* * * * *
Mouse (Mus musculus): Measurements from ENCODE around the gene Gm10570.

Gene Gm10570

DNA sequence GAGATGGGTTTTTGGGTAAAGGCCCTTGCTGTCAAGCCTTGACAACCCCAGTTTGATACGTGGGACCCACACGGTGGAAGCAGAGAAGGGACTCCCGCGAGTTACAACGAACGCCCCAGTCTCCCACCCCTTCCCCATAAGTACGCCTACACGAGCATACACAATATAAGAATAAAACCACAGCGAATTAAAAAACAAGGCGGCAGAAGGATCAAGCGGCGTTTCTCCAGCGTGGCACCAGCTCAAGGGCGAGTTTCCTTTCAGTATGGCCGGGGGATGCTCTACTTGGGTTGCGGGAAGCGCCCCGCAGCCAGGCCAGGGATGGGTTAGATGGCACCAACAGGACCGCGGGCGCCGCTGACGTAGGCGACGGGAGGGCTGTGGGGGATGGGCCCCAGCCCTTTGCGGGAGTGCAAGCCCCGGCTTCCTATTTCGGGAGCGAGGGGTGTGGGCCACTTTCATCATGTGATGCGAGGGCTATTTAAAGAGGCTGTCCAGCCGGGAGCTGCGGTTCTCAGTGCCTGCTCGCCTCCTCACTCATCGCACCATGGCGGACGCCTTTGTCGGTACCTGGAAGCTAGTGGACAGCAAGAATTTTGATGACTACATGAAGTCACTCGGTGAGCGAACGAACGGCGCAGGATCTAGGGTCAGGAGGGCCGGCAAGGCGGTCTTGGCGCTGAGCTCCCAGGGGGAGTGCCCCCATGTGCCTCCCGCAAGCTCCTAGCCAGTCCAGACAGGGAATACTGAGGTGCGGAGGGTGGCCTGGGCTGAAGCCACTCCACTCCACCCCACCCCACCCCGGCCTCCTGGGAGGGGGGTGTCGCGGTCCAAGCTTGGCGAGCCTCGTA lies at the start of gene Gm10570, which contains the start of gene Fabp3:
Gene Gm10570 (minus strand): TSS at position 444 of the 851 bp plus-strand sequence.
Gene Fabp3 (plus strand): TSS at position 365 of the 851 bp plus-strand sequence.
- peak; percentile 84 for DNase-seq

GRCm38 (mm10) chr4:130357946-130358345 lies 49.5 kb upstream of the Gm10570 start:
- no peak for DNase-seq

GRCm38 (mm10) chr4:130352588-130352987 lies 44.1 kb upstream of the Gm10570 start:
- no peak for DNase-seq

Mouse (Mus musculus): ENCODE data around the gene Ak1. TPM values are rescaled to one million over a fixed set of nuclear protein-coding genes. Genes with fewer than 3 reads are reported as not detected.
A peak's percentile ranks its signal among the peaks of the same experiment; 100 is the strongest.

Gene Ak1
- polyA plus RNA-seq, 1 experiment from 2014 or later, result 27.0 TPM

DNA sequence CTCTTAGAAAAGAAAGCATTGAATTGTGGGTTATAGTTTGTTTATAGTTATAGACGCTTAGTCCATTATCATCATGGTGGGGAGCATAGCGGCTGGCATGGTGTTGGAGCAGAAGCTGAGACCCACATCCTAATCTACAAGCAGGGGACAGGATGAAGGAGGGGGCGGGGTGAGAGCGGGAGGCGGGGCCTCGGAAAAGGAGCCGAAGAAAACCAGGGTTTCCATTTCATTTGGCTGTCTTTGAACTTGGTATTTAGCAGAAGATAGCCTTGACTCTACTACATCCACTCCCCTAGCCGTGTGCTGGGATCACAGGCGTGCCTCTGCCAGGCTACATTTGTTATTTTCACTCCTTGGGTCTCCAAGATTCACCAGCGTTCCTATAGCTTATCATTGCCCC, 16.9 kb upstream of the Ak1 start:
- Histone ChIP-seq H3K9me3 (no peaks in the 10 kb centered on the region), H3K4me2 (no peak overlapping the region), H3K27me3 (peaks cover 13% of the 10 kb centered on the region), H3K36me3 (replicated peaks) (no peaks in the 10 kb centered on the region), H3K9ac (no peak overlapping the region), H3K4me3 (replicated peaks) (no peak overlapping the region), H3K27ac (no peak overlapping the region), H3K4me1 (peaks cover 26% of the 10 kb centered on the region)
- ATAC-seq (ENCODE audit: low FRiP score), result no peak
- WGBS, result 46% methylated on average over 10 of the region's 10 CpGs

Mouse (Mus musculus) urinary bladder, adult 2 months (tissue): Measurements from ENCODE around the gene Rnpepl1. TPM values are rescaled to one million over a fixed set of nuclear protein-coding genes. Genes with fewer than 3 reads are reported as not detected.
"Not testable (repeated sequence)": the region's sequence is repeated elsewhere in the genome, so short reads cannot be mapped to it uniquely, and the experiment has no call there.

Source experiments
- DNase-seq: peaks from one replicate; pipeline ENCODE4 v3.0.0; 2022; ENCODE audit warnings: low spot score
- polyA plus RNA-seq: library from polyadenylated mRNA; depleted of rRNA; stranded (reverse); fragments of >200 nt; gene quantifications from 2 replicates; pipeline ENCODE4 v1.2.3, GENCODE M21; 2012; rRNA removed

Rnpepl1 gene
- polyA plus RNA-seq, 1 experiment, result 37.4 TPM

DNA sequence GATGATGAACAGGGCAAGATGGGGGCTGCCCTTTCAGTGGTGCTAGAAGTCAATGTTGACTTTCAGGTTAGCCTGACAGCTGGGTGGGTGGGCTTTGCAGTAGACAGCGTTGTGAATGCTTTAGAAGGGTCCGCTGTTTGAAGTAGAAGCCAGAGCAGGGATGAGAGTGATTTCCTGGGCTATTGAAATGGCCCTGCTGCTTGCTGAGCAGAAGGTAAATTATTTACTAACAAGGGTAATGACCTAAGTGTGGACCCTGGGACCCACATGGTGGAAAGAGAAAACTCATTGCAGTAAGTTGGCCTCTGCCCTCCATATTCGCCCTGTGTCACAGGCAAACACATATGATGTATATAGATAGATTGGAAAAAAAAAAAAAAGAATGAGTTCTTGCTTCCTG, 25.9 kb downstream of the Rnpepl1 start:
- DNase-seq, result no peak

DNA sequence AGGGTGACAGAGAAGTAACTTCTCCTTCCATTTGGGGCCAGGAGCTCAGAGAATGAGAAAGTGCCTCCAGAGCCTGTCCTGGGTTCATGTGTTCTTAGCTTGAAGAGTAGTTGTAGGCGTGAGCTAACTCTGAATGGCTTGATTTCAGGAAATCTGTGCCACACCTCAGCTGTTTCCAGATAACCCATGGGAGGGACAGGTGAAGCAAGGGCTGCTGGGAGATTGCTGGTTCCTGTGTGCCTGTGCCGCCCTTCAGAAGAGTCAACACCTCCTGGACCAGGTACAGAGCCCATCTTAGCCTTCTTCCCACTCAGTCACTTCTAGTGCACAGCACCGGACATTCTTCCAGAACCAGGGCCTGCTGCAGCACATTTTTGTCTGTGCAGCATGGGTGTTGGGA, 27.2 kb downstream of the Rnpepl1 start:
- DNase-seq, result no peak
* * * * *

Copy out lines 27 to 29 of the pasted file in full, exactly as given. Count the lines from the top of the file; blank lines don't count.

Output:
- DNase-seq, result no peak

DNA sequence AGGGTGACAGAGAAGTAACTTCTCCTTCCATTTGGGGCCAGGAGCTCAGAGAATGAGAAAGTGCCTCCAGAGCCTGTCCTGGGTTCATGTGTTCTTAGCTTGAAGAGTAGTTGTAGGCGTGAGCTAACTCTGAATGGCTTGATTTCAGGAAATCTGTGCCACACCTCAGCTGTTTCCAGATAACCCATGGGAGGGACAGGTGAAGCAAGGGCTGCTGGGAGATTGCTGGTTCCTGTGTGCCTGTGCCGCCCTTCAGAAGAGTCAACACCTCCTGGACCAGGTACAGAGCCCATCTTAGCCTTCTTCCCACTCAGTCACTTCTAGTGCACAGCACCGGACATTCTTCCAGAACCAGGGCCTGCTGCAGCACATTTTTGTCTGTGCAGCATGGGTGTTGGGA, 27.2 kb downstream of the Rnpepl1 start:
- DNase-seq, result no peak